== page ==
“For the kingdom of heaven is like a landowner who went out early in the morning to hire laborers for his vineyard.  After agreeing with the laborers for the usual daily wage, he sent them into his vineyard.  When he went out at nine o’clock, he saw others standing idle in the marketplace; and he said to them, ‘You also go into the vineyard, and I will pay you whatever is right.’  So they went.  When he went out again about noon and about three o’clock, he did the same.  And about five o’clock he went out and found others standing around; and he said to them, ‘Why are you standing here idle all day?’  They said to him, ‘Because no one has hired us.’  He said to them, ‘You also go into the vineyard.’  When evening came, the owner of the vineyard said to his manager, ‘Call the laborers and give them their pay, beginning with the last and then going to the first.’  When those hired about five o’clock came, each of them received the usual daily wage.  Now when the first came, they thought they would receive more; but each of them also received the usual daily wage.  And when they received it, they grumbled against the landowner, saying, ‘These last worked only one hour, and you have made them equal to us who have borne the burden of the day and the scorching heat.’  But he replied to one of them, ‘Friend, I am doing you no wrong; did you not agree with me for the usual daily wage?  Take what belongs to you and go; I choose to give to this last the same as I give to you.  Am I not allowed to do what I choose with what belongs to me?  Or are you envious because I am generous?’  So the last will be first, and the first will be last.”

The Gospel according to Matthew; Chapter 20, verses 1-16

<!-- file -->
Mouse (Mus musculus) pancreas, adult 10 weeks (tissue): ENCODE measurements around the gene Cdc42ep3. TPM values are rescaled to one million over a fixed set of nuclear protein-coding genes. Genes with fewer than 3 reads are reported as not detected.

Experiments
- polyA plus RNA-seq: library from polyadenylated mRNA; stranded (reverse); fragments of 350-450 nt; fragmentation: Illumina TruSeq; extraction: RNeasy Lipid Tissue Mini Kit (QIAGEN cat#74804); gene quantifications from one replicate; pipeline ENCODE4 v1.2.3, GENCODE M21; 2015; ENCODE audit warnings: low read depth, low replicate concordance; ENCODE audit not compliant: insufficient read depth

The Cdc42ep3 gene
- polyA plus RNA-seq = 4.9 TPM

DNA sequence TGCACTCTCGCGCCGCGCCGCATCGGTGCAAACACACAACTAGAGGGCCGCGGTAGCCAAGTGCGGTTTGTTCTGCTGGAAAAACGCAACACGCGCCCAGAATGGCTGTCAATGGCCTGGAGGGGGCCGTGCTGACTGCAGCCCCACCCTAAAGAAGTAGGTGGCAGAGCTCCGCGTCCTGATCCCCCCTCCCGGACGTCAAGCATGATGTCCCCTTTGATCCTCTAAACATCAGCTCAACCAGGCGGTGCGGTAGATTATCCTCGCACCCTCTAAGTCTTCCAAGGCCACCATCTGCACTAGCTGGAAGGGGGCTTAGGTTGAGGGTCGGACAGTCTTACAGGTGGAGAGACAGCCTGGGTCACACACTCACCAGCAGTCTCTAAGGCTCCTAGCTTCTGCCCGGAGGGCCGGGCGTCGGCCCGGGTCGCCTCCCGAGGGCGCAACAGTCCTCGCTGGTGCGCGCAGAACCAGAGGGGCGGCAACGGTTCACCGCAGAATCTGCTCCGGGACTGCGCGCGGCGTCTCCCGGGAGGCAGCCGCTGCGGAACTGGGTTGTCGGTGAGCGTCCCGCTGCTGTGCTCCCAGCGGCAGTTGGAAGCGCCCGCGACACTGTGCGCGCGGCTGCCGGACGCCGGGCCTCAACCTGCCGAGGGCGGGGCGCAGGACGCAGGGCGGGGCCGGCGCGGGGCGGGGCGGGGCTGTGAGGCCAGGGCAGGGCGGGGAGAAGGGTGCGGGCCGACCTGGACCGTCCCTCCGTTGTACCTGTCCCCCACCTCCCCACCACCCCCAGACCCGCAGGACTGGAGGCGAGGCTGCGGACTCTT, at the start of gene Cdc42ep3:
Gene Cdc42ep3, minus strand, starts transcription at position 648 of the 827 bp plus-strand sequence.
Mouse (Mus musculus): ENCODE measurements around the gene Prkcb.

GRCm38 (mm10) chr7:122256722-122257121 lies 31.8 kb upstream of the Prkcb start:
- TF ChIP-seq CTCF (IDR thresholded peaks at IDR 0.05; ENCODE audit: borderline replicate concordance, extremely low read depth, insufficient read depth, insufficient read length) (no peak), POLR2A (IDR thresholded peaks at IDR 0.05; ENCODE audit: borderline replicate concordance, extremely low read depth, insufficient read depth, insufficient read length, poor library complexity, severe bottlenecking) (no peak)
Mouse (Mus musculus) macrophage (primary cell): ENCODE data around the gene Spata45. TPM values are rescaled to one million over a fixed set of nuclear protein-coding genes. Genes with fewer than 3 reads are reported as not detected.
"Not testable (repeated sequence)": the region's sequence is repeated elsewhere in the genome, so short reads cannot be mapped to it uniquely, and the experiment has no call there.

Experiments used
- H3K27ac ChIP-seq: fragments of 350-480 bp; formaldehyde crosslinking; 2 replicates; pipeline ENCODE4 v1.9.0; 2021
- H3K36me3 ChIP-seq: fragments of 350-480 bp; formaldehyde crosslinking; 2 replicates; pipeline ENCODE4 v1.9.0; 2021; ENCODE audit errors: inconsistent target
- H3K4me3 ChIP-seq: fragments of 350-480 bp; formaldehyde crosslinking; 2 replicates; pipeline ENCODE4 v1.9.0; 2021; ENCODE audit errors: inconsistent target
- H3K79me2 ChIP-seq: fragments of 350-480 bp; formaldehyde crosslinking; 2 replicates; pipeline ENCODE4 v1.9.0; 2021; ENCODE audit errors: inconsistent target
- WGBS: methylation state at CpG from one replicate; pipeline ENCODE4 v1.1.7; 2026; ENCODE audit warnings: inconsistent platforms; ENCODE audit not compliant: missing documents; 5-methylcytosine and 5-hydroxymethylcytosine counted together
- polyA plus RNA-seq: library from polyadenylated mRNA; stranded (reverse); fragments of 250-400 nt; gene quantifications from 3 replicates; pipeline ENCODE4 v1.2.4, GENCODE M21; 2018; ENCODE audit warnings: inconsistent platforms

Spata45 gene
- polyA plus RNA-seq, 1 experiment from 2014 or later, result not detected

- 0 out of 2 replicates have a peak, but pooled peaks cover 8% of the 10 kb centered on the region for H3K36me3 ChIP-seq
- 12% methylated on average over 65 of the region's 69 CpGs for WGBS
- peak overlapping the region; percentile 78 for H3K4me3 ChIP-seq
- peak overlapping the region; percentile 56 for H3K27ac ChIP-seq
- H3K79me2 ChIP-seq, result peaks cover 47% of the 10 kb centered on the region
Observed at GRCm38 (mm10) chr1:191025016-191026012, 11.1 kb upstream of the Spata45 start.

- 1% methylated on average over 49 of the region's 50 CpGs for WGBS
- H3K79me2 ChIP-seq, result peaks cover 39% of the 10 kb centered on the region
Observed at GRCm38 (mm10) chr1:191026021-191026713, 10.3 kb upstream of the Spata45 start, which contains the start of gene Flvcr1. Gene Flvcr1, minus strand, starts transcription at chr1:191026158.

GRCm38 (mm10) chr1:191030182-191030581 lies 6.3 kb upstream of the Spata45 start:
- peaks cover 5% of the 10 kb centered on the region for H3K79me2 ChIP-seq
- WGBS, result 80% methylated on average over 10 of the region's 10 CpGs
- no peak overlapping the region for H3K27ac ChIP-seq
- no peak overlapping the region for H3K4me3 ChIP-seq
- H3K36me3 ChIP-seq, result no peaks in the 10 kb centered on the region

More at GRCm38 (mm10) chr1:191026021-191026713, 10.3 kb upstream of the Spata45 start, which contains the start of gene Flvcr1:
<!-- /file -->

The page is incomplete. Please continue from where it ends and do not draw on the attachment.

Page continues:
When we come to this passage, we think we already have an idea of what it is saying.  When we come to it, we are already on God’s side.  We already assume the landowner is God — and that means he has to be right, doesn’t it?  We have heard Jesus teach so many times through the Gospels that we automatically assume we understand what the parables have to say.  When we read, we automatically side with God.

But that’s not how the first hearers of this parable would have heard it.  They didn’t know what was coming in advance.  Matthew concludes the parable with “So the last will be first, and the first will be last,” but Jesus’ audience didn’t know that.  We think we understand.  We think that because we live on this side of history, on this side of the Cross, that we understand exactly what grace is.  We think we understand what grace means.

But we don’t.

Read the rest of this entry

Alabama Immigration Situation featured in the New York Times

In case you missed it, the New York Times ran an article yesterday on the situation in Alabama, specifically highlighting the Church’s reaction to the situation.

Among some of the more interesting bits were:

The politics of this are unusual, with those opposed to the law, mostly coming from the left, arguing that the statute falls short of biblical principles, and the law’s supporters, mostly from the right, arguing that secular laws and biblical law cannot always run on the same track.